The Executive Board has appointed Louis de Smet as personal professor of Advanced Interfaces & Materials (AIM), part of the Organic Chemistry chair group of Wageningen University & Research. De Smet has been affiliated with this chair group since 2016 and leads a research group there, that focuses on recognising and selecting ions and small molecules. He and his team are working on separating certain ions or molecules, which is for example relevant for recovering valuable substances from waste water. Since 2017, De Smet has also been affiliated with Wetsus, a research institute for sustainable water technology.
Selectivity in the agricultural sector
The researchers of De Smet's group are working on various selectivity issues in the agricultural sector. Together with Wetsus, they’re working on the efficient recycling of excess irrigation water, or nutrient water, that is not absorbed by crops. With research institute OnePlanet, sensors are being developed that are able to measure the concentration of nutrients in such water flows over a longer period of time. In another multidisciplinary NWO project, the AIM team is working on an electronic nose, in close collaboration with - among others - Saxion University of Applied Sciences, Delft University of Technology and the University of Twente. If chickens in poultry farms become infected or have parasites, specific odours are produced. In this project porous, organic materials of Wageningen are used to capture released gas molecules.
Although the Zeeland-Flemish native almost chose to study Architecture, in 1996 he started studying Molecular Sciences at what was then the Agricultural University. After a research internship at Newcastle University (UK), he started his PhD research in Wageningen. “I find the targeted influence of material properties using molecules, and especially the control of the interactions with the environment, very interesting. It forms a common thread in my research and teaching activities. Gradually I developed an interest in environmental issues in which physical-chemical aspects of surfaces play a major role.”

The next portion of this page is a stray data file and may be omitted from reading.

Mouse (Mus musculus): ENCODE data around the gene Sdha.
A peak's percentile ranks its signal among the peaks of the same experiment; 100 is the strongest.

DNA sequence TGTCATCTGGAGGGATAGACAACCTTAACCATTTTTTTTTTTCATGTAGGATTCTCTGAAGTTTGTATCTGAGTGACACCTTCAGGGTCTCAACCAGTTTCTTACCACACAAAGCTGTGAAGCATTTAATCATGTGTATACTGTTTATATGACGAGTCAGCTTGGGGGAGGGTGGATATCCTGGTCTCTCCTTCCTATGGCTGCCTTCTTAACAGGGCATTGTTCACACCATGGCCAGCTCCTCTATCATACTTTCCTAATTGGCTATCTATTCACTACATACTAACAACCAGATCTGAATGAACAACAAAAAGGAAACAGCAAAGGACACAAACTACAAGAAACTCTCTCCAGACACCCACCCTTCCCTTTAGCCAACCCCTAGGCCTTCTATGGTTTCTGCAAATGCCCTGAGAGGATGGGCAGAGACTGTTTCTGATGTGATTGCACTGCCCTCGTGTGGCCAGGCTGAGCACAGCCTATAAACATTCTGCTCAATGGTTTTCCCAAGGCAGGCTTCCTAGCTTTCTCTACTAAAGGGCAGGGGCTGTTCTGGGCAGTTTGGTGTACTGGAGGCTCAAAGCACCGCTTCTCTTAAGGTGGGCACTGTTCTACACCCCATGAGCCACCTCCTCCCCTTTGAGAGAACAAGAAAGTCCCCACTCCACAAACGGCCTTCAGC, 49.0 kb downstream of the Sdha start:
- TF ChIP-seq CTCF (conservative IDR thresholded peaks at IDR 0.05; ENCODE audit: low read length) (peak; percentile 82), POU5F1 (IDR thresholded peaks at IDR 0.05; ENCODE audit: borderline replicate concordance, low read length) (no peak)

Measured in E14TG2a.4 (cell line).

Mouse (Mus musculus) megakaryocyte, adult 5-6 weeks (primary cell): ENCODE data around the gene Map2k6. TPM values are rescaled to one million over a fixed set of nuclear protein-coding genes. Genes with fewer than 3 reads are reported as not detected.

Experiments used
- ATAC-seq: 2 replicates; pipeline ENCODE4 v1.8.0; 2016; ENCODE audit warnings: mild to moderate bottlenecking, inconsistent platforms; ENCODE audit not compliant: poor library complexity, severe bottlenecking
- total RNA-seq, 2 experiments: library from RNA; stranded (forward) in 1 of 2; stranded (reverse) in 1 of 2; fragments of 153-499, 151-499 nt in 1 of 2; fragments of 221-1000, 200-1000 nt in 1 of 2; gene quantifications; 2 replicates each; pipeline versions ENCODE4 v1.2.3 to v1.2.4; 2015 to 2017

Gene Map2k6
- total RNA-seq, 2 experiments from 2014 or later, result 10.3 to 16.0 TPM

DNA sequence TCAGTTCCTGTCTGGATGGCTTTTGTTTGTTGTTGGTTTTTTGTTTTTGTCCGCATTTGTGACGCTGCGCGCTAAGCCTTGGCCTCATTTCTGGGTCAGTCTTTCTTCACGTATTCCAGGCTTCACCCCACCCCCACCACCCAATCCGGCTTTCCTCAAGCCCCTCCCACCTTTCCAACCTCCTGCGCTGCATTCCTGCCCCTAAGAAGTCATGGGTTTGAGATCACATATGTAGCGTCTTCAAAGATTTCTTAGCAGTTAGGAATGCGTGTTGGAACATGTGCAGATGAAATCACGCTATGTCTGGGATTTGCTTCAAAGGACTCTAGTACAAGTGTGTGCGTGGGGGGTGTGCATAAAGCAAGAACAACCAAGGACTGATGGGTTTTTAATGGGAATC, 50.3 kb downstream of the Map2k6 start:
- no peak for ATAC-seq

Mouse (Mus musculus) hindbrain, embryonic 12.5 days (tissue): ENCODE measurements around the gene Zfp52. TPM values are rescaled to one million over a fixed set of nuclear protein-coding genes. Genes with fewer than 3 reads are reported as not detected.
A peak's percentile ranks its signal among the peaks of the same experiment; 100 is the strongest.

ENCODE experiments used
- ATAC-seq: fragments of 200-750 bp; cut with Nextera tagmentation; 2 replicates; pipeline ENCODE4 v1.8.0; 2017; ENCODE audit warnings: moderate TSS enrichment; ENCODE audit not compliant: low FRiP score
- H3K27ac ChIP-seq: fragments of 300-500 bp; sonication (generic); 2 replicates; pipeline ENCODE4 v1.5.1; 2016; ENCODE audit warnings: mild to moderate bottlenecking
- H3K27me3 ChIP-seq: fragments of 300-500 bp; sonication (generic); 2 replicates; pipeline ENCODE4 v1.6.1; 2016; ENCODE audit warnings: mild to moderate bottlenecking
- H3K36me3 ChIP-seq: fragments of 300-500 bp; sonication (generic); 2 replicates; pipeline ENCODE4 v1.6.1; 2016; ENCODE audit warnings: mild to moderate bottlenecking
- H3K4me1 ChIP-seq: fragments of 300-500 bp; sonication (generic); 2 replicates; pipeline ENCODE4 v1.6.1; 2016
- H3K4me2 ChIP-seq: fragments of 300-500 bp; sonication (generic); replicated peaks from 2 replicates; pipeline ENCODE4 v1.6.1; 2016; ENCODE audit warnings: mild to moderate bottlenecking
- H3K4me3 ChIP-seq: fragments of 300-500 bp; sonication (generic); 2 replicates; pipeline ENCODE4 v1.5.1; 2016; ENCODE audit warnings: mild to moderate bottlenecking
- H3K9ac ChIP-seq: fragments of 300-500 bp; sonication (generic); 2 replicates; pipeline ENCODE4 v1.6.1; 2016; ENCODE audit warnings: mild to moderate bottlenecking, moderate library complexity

Macromolecules and molecular networks
After his promotion, De Smet left for Australia with an NWO Talent grant. In the period 2007-2016, De Smet worked as an assistant professor at the Department of Chemical Technology at Delft University of Technology. Through an NWO Veni grant he was able to delve further into polymers and build his own research group. Since 2016, De Smet has been working at his alma mater again. He further expanded his research group with, among other things, two personal grants (ERC Consolidator Grant, 2016 and NWO Start-up, 2017).
From batteries to water treatment
De Smet will soon start his NWO Vici project. “Materials with nanoscale pores, which have interesting properties for energy storage, can also be used to efficiently desalinate water through electrically driven separation processes. We want to add selectivity to this.” Other aspects that De Smet – together with Wetsus, the Madrid research institute IMDEA and various industrial partners – will be studying, are the material stability in water and the energy efficiency of the separation processes. The planned research is fundamental in nature, but the first steps towards scaling up are also planned.